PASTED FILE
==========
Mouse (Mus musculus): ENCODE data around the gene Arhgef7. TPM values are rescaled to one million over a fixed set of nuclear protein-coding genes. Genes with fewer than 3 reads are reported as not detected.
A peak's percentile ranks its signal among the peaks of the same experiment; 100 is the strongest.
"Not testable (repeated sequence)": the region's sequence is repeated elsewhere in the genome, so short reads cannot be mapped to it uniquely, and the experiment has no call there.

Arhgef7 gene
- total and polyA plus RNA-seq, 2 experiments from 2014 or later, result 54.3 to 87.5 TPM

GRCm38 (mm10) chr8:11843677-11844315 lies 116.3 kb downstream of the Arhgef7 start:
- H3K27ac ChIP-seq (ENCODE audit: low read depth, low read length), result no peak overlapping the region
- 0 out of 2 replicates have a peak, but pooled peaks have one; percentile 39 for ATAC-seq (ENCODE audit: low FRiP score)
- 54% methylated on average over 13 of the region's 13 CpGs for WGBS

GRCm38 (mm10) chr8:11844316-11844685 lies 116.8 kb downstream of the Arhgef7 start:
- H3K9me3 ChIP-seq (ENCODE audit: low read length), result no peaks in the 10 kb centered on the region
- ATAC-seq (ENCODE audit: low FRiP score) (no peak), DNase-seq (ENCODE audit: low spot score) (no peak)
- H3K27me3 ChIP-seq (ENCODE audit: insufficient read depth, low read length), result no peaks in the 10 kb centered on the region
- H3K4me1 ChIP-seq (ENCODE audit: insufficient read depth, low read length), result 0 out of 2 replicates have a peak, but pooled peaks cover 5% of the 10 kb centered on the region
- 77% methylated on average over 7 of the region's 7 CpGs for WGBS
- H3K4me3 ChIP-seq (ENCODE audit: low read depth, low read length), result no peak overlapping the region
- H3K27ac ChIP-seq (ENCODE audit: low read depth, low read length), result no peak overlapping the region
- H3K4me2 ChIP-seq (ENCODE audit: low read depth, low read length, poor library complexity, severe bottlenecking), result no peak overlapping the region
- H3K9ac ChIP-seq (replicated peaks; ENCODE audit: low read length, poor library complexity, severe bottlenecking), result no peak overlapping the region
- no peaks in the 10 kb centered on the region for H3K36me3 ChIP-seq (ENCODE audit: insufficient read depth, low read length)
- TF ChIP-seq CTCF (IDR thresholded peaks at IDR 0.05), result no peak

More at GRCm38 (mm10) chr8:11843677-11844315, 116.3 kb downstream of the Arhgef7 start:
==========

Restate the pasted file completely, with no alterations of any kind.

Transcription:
Mouse (Mus musculus): ENCODE data around the gene Arhgef7. TPM values are rescaled to one million over a fixed set of nuclear protein-coding genes. Genes with fewer than 3 reads are reported as not detected.
A peak's percentile ranks its signal among the peaks of the same experiment; 100 is the strongest.
"Not testable (repeated sequence)": the region's sequence is repeated elsewhere in the genome, so short reads cannot be mapped to it uniquely, and the experiment has no call there.

Arhgef7 gene
- total and polyA plus RNA-seq, 2 experiments from 2014 or later, result 54.3 to 87.5 TPM

GRCm38 (mm10) chr8:11843677-11844315 lies 116.3 kb downstream of the Arhgef7 start:
- H3K27ac ChIP-seq (ENCODE audit: low read depth, low read length), result no peak overlapping the region
- 0 out of 2 replicates have a peak, but pooled peaks have one; percentile 39 for ATAC-seq (ENCODE audit: low FRiP score)
- 54% methylated on average over 13 of the region's 13 CpGs for WGBS

GRCm38 (mm10) chr8:11844316-11844685 lies 116.8 kb downstream of the Arhgef7 start:
- H3K9me3 ChIP-seq (ENCODE audit: low read length), result no peaks in the 10 kb centered on the region
- ATAC-seq (ENCODE audit: low FRiP score) (no peak), DNase-seq (ENCODE audit: low spot score) (no peak)
- H3K27me3 ChIP-seq (ENCODE audit: insufficient read depth, low read length), result no peaks in the 10 kb centered on the region
- H3K4me1 ChIP-seq (ENCODE audit: insufficient read depth, low read length), result 0 out of 2 replicates have a peak, but pooled peaks cover 5% of the 10 kb centered on the region
- 77% methylated on average over 7 of the region's 7 CpGs for WGBS
- H3K4me3 ChIP-seq (ENCODE audit: low read depth, low read length), result no peak overlapping the region
- H3K27ac ChIP-seq (ENCODE audit: low read depth, low read length), result no peak overlapping the region
- H3K4me2 ChIP-seq (ENCODE audit: low read depth, low read length, poor library complexity, severe bottlenecking), result no peak overlapping the region
- H3K9ac ChIP-seq (replicated peaks; ENCODE audit: low read length, poor library complexity, severe bottlenecking), result no peak overlapping the region
- no peaks in the 10 kb centered on the region for H3K36me3 ChIP-seq (ENCODE audit: insufficient read depth, low read length)
- TF ChIP-seq CTCF (IDR thresholded peaks at IDR 0.05), result no peak

More at GRCm38 (mm10) chr8:11843677-11844315, 116.3 kb downstream of the Arhgef7 start: